Photographer Nicholas Wray showcases his journey to Japan in new exhibition and book
Hailing from the intersection of the Ohio and Licking rivers, former geographer-turned-photographer Nicholas Wray is no stranger to picking up and hitting the open road. From moving from Cincinnati to Sacramento in 2006 to shooting the arid plains of Zion National Park, Wray’s penchant for exploration doesn’t only fuel his artistic passion but feeds his professional endeavors as well.
The proof is in his latest exhibition, simply titled Japan, in which his candid and colorful images of everyday street life in the Land of the Rising Sun adorn the walls of each of the three Insight Coffee Roasters locations. And, at the behest of a friend at the coffee shop, the photos were also assembled into a photo book worthy of adorning the best coffee tables in the world. The series, divided into five sections and scattered between the trio of coffee houses, touches on the many highlights of Wray’s travels: “Architecture,” “Culture,” “Street Life,” “Graffiti” and “Bicycles.”
“Whenever I travel I do this. I have a lot of prints at my studio and tons of photos that just kind of live on my server, so this was the first time that I have printed them super small and priced them super cheap so that people can afford them easily,” Wray explains.
Although the Ohio transplant rolled up to the interview on a motorcycle and sporting a weathered leather jacket, Wray isn’t brash or cocky. Quite the contrary, his quiet demeanor and unassuming nature bucks many of the stereotypes that are typically associated with those working behind the lens. You won’t find him sexually harassing models, attending the incessant parade of networking events that so many artists find themselves engaged in or stroking his own ego.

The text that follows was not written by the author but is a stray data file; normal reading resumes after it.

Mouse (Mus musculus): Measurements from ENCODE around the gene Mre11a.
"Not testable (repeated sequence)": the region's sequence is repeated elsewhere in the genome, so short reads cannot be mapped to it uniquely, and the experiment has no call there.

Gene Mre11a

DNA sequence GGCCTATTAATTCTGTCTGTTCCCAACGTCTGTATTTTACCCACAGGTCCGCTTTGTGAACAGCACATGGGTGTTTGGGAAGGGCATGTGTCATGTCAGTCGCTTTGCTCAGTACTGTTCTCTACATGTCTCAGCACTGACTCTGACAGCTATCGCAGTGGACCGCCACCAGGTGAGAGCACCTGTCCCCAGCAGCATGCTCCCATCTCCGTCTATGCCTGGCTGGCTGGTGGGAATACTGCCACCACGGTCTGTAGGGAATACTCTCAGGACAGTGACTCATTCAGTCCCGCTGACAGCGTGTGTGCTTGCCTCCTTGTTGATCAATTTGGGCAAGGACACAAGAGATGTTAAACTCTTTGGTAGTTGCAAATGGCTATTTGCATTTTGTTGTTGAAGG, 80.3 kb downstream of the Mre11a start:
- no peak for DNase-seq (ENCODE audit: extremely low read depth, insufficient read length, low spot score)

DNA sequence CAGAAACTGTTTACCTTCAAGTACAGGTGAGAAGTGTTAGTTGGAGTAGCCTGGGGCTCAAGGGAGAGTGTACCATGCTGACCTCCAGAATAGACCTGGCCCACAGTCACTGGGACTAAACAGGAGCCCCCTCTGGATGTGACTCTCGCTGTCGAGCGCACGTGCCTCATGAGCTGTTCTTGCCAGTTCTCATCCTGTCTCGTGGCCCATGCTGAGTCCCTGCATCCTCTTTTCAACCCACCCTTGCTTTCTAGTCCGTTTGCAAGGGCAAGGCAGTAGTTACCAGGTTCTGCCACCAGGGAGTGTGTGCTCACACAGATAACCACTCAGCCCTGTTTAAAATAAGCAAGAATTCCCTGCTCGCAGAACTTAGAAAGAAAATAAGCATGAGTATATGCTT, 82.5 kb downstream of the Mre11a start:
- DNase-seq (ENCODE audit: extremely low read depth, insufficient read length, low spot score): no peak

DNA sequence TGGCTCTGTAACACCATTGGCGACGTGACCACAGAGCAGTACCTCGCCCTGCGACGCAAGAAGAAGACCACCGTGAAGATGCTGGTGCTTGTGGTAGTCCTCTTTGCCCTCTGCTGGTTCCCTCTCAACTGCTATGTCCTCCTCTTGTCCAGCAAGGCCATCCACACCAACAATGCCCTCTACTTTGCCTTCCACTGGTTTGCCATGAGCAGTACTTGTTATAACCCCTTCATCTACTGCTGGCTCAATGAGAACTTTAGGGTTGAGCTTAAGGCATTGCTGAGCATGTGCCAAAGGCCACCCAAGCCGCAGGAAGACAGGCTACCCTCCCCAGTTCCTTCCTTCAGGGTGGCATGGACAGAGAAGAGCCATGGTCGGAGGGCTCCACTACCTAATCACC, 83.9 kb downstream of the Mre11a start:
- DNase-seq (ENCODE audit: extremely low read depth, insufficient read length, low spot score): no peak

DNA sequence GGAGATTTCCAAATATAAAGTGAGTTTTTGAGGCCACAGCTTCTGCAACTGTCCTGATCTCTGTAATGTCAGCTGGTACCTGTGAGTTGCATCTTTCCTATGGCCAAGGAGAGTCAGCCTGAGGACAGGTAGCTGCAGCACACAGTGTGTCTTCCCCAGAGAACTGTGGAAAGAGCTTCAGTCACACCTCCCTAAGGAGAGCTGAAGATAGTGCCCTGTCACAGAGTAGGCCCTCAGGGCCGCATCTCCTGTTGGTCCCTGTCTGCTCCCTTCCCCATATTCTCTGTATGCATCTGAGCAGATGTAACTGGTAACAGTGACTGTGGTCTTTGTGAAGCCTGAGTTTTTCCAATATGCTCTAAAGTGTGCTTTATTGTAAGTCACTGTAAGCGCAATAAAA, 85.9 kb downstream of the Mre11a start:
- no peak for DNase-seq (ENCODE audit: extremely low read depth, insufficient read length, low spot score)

“This is the first time that I’ve done a show this big, like three coffee shops. I know it’s just coffee shops, it’s not a gallery—I mean I wish I was as cool as someone like Micah Crandall-Bear [and] had Elliott Fouts Gallery showing my stuff every month, but I’m just not that cool,” he says with a wry grin.
Wray’s journey into mastering shutter speeds and F-stops began as his college career was winding down at Northern Kentucky University. After applying for graduation he was advised, a few months shy of claiming his cap and gown, that he needed a minor in order to secure his degree. Uninterested in spending thousands more in man hours and cash, he leafed through the course catalog and it occurred to him that he could revisit his childhood hobby while locking down a minor—photography. He immersed himself in the course work: shooting in black and white film, rolling his own film, editing and enlarging images in the dark room and within a year acquired that prized piece of paper validating his education.